Cliff Lee stymies a lot of lineups; this is nothing out of the ordinary. Predictably, within 8 hours of his (8 IP/4 hits/1 ER) performance, the Red Sox's mouthpieces were up to their more than predictable daily flip-flop: "Trade for Cliff Lee!" "What would we have to give up to acquire Cliff Lee?"
Such conjecture has become fairly routine and expected amongst Boston sports media, whether that be one of the two sports radio stations who beat mundane topics to death to fill air time, or via the disproportionate number of Red Sox writers who devour each and every action of anything Red Sox-related like 10 red-headed vultures preying on a lone and injured Fenway frank. Eventually, the two cross paths on their daily quests to provide new and refreshing ideas related to the Red Sox and when beating topics to death becomes the raison d'être, subjects like trading for Cliff Lee actually seem reasonable. Say something enough and eventually it seems palatable, not unlike cooky cult leaders and their jelly-minded followers.
Facts are conjecture's antivirus. So to this group of hungry scavengers, I say, wait just a minute! Cliff Lee pitches every fifth game. Cliff Lee commands $25 million per year through 2015. Cliff Lee will be 35 in August. Cliff Lee's last three postseason performances are as follows: 3 starts, 0 wins, 3 losses, 17.2 IP and a 7.13 ERA.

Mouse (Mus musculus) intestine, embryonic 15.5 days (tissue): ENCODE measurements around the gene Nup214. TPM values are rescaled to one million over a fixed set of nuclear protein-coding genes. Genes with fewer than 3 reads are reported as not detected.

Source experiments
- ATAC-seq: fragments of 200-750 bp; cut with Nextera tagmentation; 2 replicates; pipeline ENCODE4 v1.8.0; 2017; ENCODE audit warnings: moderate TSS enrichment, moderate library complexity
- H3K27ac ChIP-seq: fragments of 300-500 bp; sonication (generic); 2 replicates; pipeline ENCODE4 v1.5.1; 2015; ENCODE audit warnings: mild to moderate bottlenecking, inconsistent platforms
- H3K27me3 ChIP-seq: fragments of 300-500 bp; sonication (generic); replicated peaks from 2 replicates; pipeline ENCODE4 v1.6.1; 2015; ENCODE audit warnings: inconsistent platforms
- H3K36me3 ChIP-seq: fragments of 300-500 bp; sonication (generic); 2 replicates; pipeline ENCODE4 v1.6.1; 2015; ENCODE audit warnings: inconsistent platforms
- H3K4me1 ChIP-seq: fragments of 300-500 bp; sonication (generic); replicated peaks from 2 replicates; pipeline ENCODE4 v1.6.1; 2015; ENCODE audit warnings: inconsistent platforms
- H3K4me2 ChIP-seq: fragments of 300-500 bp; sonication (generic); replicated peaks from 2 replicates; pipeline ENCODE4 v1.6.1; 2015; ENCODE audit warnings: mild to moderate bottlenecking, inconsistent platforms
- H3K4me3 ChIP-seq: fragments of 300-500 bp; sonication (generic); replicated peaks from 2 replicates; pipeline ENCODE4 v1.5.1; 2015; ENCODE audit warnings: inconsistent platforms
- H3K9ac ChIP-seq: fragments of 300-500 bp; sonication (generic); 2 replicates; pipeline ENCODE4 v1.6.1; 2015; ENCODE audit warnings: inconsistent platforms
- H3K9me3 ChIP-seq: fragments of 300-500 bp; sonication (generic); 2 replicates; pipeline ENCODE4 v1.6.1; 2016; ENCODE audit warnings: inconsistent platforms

Do the Red Sox really want to consider bloated contracts less than one year after dumping the over-priced Adrian Gonzalez, Josh Beckett and Carl Crawford, three players who would have netted approximately $57 million in 2013? Have we forgotten so soon? I thought this year was going to be different. These same aforementioned media mouthpieces expected a .500 ballclub as recently as April and were perfectly content with this expectation. The important thing for them was so-called "character guys" in the clubhouse; players who played hard, do not tip the boat and likewise do not command salaries on par with Forbes' list of top-earning CEOs.
So what is with all of this seemingly contradictory dribble?
This year's Red Sox team is purposefully composed, so the owners would have the fans believe, of players who are not prima-donnas. Their ability to jell thus far, remain competitive and provide late-inning dramatics is not unlike the lovable idiots from 2004. The team is 33-23 after 56 games, just as they were in 2004. The changes made to the 2004 team late in the season were not for over-priced pitchers; the changes were for defensive purposes, tweaks that were added insurance at SS/1B and the outfield. These were conservative and well-informed maneuvers, not mindless panaceas.
So, let's let the owners and their hired experts do what they do best. So far, there is no reason to complain; they seem to have a team very similar to the lovable idiots of 2004. I expect their late-season tweaks to this roster to be the same, and not a result of mindless conjecture.
Patrick Bernier is a freelance writer who has been following the Boston Red Sox for 25 years. You can follow Patrick on Twitter @PatrickBern7.
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